By Katie Chalk in Port-au-Prince, Haiti.
On a drizzly morning after a steady, all-night rain, the women line up patiently and quietly, clutching coupons in their hands. Their feet are covered with mud from the walk here.
A food distribution has commenced on plastic sheets outside a school building. World Vision has been using this location to distribute World Food Program (WFP) supplies for nearly a month now, using a hardworking local team of 23 World Vision staff. Since the January earthquake, World Vision and WFP have reached more than 1.1 million people with food.
Each distribution is very carefully planned, from the security (usually provided by U.N.) to the measures taken to ensure fairness and legitimacy. The distributions always take place in neutral, fenced areas, like this school, away from the crowded homeless camps.
A few days ago, World Vision invited families in three different camps to register for the distribution. If they qualified for aid, they were given coupons and told where and when to come. This is a women-only distribution, though many have husbands or brothers waiting outside the gates to help them carry the goods home.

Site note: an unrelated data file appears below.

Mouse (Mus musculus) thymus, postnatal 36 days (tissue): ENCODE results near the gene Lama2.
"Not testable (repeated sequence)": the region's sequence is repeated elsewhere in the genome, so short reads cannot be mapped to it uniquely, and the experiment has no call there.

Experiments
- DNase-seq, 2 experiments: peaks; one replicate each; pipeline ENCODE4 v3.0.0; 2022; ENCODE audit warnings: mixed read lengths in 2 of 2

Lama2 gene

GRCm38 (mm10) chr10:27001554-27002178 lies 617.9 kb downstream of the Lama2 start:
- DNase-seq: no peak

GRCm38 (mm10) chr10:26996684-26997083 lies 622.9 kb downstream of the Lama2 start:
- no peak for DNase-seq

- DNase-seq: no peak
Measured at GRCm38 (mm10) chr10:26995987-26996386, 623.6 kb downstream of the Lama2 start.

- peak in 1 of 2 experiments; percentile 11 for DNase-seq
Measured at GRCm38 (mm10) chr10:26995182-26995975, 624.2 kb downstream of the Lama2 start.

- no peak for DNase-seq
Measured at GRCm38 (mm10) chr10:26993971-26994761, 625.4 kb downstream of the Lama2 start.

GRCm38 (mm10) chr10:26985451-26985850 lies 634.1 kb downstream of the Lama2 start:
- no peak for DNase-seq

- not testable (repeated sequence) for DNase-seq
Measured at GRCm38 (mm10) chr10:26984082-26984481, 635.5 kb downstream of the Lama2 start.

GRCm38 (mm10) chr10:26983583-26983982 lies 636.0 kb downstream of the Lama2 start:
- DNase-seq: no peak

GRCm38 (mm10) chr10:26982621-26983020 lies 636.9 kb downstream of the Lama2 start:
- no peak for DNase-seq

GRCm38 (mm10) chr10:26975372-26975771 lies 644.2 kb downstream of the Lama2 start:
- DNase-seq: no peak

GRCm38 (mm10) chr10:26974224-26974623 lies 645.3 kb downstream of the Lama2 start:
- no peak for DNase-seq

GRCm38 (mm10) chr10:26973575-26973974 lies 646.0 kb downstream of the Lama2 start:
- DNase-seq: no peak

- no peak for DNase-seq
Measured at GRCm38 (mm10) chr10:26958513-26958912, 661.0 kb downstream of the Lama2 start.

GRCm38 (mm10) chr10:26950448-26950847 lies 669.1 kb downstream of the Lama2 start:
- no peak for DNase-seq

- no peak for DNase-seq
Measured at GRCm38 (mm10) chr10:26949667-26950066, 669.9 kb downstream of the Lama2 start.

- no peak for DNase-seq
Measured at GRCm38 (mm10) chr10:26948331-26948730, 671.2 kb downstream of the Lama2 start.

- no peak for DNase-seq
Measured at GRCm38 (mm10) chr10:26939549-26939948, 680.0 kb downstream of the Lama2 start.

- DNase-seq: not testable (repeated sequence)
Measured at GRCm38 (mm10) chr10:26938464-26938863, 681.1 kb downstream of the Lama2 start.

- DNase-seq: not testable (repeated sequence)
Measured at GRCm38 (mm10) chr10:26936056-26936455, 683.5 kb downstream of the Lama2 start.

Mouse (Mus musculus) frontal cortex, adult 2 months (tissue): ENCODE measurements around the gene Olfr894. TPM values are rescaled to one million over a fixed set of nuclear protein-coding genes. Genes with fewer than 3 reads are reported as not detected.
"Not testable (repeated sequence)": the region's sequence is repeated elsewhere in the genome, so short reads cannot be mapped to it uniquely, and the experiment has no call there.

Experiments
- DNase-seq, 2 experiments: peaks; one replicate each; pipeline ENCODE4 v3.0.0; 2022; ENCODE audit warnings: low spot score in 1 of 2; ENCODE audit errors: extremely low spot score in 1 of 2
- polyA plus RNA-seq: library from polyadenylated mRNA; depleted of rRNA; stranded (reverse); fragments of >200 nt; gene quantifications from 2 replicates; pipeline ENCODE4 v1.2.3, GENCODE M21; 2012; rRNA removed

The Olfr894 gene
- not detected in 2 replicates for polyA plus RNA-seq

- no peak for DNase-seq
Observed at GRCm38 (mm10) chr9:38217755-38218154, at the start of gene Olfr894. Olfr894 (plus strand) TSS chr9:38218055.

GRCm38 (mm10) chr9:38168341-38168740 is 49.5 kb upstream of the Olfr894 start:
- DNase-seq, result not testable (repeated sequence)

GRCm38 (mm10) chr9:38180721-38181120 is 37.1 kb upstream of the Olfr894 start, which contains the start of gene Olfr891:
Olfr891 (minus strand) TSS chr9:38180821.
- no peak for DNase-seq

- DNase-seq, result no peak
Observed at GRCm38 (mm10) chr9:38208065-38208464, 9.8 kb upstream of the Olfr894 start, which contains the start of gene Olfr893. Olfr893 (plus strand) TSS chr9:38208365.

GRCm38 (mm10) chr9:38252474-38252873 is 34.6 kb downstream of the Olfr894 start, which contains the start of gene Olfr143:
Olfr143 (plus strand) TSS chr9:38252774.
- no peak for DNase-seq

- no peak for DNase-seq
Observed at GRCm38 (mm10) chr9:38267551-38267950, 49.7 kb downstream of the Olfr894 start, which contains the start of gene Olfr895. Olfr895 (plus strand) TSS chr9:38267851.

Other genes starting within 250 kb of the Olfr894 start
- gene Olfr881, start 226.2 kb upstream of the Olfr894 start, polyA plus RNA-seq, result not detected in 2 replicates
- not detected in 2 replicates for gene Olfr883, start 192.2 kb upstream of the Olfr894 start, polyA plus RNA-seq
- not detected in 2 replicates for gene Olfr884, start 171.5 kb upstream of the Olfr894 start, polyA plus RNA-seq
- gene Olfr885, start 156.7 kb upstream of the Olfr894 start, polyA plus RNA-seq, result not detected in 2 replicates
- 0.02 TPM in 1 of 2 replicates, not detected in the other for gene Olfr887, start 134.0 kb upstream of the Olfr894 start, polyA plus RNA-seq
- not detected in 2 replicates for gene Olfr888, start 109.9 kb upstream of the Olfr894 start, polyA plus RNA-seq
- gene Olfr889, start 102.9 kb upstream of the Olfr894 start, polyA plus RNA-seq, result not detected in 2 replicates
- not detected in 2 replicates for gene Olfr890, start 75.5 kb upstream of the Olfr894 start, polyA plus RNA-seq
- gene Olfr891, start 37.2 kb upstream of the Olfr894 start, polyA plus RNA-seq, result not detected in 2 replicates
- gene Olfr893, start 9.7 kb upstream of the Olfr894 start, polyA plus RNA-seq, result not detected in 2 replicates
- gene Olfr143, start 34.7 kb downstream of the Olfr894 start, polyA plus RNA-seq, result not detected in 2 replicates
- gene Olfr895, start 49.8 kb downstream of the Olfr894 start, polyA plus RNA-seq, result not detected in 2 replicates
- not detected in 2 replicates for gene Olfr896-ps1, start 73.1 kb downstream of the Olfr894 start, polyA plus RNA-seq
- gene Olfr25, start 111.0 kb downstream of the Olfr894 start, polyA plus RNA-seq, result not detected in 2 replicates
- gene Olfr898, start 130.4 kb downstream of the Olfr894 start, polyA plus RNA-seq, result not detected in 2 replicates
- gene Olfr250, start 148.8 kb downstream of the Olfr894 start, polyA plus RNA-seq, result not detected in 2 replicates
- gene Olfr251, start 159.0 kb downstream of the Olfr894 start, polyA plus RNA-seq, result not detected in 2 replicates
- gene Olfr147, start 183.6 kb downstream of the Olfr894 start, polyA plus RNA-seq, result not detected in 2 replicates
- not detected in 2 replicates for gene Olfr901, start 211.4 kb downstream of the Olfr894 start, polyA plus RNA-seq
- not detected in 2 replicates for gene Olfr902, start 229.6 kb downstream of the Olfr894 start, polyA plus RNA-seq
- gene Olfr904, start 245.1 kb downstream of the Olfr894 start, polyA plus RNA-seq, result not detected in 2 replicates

About 2,000 households will receive help today. The coupons in the women’s hands show which camp they’ve come from, and they are torn in two because this is the second half of the distribution. Yesterday the women collected sacks of rice. Today they’re getting lentils, corn soya blend, oil, sugar, and salt.
“I don’t know what we’re getting, actually. Whatever it is, it will be useful. We have nothing. None of us are able to find work yet,” says Rosehermite, a grandmother collecting food for her household of 12. “Last night we slept standing up. There was nowhere for the children to stay dry.” She adds that all of her grandchildren are sick in some way, either with fever, colds, or skin diseases.
Carole, who is pregnant, has not come far, but she did it on an empty stomach. She says she feels exhausted and hungry. She surrenders her coupon, puts her thumbprint against her name on a list, and receives her second sack of supplies. It weighs around 25kg, and the best way to carry it is on her head.
Carole says the food is worth the wait. “I’m going to wait till I get home and open it in front of my family,” she says. “I’m very thankful.”
Katie Chalk is a communications manager for World Vision in the Asia/Pacific region.